Private equity (PE)-led acquisitions of energy storage assets to rise by 180% y/y in 2022.
- Dec 20, 2022 8:22 am GMT
As the world transitions away from fossil-fuel-based power systems to those backed by renewable energy sources, the need to tackle issues related to intermittency in supply, is becoming more and more important. According to a recent report by the Long Duration Energy Storage (LDES) Council, global LDES capacity will need to have scaled up to 400 times the present-day levels to 1.5-2.5 TW (85-140 TWh) by 2040, to keep pace with the expansion in renewables. However, large utilities are still unclear on the value proposition of storage assets and have shied away from investing aggressively in the space due to uncertainties on monetization.
Enerdatics observes that private equity (PE) firms and PE-backed companies have been aggressively pursuing large-scale investments in the space, driven by the need for low-cost capital by companies with large development pipelines. Our research team has analyzed the evolution of PE-led deal activity in the space, and summarized its findings on the below slide, the highlights of which are:
– PE-led deal acquisitions account for nearly 37% of the transaction activity in the space since 2017, with its share of the total activity recording the largest jump in 2022, during which PE acquisitions accounted for more than 45% of all energy storage deals
– The US and the UK account for nearly 75% of the PE deal activity in the sector, globally - primarily due to supportive government policies, for ex: the recently passed Inflation Reduction Act (IRA) introduced the investment tax credit (ITC) subsidy for standalone energy storage. This means that batteries will not have to be co-located onsite with solar PV generation to avail of a ~30% reduction in the upfront cost of their project equipment
– The UK has been globally an early mover in space, driven by the country’s grid interconnection landscape. According to network operator National Grid, the expected costs of congestion in the UK’s electricity grid exceed the investment required in storage technologies to mitigate it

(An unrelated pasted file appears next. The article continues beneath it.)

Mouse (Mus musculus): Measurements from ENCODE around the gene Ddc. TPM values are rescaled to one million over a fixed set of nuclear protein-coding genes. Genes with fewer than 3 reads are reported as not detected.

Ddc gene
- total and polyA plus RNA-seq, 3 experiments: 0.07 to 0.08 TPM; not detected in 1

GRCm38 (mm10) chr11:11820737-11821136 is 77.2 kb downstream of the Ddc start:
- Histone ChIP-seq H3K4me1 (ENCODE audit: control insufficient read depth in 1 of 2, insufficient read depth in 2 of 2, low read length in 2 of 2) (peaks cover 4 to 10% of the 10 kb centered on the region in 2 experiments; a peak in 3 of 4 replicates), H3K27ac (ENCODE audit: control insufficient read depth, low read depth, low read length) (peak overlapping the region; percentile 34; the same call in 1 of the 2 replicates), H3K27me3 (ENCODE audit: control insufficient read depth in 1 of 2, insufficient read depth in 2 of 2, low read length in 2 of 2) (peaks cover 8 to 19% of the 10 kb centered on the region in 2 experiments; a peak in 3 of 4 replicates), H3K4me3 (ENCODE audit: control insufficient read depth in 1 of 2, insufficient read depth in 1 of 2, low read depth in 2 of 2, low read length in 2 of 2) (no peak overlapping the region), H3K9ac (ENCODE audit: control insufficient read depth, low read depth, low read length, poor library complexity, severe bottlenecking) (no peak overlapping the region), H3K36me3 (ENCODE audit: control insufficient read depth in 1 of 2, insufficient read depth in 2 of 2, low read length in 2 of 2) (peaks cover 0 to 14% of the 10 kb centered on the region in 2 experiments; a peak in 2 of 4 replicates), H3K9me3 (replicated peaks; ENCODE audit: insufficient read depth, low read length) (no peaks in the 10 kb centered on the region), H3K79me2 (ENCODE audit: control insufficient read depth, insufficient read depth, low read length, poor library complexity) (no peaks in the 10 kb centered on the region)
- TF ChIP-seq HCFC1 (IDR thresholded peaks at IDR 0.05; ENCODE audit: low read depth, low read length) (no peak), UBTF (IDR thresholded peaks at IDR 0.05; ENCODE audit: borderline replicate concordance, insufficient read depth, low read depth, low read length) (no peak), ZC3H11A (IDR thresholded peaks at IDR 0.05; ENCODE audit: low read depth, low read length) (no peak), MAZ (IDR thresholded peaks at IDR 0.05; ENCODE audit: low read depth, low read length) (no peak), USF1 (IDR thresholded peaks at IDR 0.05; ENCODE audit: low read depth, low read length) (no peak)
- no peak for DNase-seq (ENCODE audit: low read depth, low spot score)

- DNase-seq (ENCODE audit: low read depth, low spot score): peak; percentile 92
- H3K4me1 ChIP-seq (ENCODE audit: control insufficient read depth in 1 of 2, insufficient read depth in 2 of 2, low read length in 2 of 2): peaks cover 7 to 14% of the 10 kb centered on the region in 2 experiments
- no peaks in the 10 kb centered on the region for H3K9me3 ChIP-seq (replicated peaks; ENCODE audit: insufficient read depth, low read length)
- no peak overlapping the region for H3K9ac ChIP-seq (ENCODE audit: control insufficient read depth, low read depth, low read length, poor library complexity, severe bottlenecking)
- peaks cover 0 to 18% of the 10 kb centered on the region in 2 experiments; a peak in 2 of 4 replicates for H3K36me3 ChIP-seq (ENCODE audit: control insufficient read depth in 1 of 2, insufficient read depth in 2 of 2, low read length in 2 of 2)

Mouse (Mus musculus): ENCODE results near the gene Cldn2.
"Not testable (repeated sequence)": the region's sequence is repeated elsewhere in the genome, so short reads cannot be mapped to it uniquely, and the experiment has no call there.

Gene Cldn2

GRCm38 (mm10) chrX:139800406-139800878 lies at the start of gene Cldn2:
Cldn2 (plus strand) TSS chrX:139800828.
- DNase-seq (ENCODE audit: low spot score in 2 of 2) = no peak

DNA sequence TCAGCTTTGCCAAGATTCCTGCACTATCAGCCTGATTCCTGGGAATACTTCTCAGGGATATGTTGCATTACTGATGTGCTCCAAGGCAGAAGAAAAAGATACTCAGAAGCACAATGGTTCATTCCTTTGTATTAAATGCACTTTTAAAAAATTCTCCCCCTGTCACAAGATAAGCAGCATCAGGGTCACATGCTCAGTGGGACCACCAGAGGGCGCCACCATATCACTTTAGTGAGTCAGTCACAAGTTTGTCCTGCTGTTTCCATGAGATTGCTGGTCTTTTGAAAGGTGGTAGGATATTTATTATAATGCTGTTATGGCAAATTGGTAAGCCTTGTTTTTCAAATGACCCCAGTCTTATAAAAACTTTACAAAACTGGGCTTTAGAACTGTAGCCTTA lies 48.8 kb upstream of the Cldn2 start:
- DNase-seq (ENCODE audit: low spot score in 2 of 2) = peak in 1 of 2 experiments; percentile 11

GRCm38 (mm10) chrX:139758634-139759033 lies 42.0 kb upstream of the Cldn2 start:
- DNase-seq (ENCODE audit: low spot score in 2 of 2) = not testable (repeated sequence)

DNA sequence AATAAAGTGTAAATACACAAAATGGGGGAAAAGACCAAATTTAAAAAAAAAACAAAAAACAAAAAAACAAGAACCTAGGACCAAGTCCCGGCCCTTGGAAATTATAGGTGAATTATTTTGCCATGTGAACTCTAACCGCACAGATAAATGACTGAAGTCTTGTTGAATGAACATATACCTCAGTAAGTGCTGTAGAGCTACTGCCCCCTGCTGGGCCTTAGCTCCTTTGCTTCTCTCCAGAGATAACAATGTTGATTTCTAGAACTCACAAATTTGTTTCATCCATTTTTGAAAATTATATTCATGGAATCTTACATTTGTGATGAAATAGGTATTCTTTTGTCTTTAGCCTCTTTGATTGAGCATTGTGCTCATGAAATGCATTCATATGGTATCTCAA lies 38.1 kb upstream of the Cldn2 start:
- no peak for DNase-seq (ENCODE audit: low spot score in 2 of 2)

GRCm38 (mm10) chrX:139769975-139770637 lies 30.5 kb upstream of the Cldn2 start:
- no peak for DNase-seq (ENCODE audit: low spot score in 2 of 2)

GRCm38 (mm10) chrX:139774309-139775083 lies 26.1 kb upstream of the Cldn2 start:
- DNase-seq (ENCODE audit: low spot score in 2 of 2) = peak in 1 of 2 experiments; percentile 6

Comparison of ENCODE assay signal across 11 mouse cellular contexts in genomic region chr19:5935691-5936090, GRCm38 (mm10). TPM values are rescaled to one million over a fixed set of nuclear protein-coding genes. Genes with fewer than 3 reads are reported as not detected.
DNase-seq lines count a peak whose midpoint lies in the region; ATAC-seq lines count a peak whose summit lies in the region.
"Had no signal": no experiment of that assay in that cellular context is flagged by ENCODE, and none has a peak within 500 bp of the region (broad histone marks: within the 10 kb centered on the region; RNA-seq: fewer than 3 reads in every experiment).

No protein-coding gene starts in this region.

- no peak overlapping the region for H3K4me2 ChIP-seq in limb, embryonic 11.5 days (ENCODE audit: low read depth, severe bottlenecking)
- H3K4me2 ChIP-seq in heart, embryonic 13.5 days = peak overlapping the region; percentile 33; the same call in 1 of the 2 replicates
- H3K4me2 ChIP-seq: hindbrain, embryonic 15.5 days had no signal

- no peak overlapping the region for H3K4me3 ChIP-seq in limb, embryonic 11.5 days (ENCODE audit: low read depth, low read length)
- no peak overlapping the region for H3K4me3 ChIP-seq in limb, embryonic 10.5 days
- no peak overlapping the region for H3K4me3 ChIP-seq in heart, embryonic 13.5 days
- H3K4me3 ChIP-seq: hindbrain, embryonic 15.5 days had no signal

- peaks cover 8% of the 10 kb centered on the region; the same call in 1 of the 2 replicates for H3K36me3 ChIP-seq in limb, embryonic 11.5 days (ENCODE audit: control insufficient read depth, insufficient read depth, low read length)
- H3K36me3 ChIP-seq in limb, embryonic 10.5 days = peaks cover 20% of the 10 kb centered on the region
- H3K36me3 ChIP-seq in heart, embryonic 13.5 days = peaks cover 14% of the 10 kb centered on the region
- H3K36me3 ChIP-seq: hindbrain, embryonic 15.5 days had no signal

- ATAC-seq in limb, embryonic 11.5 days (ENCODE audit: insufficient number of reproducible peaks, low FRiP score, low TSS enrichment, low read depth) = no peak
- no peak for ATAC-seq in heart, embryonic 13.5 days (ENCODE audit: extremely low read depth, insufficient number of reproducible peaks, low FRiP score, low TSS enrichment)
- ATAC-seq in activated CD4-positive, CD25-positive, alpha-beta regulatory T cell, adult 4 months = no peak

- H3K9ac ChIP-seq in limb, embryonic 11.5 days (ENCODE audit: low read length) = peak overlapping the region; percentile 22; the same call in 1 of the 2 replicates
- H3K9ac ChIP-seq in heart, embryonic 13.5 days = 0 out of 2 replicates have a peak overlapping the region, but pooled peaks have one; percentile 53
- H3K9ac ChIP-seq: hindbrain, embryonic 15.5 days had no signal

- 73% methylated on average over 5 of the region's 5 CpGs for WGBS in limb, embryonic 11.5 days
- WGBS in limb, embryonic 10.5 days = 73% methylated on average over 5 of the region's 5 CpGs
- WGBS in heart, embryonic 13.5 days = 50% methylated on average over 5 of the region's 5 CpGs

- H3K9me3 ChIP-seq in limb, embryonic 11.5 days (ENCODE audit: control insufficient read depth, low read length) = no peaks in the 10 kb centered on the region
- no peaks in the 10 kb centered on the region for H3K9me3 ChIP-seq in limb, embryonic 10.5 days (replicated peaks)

– To capitalize on the rising demand for energy storage, PE firms are pursuing large-scale corporate takeovers and JVs, to develop gigawatt-sized pipelines of assets. BlackRock’s acquisition of US-based Jupiter Power and its 11 GW asset pipeline from EnCap Investments, Yorktown Partners, and Mercuria Energy marks the largest energy storage deal globally, in the last ~6 years. Other major PE firms include Apollo Global Management, Copenhagen Infrastructure Partners, Macquarie’s GIG, and Capital Dynamics
– Countries including the US, UK, Canada, and France lead deal activity for innovative energy storage technologies, such as sodium-ion, solid-state, compressed air energy storage (CAES), and flywheel energy storage. PE firms that have established a footprint in these niche spaces include UBS Asset Management, Goldman Sachs, Gresham House, and CPP Investments
The above analysis is proprietary to Enerdatics’ energy analytics team, based on the current understanding of the available data. The information is subject to change and should not be taken to constitute professional advice or a recommendation.
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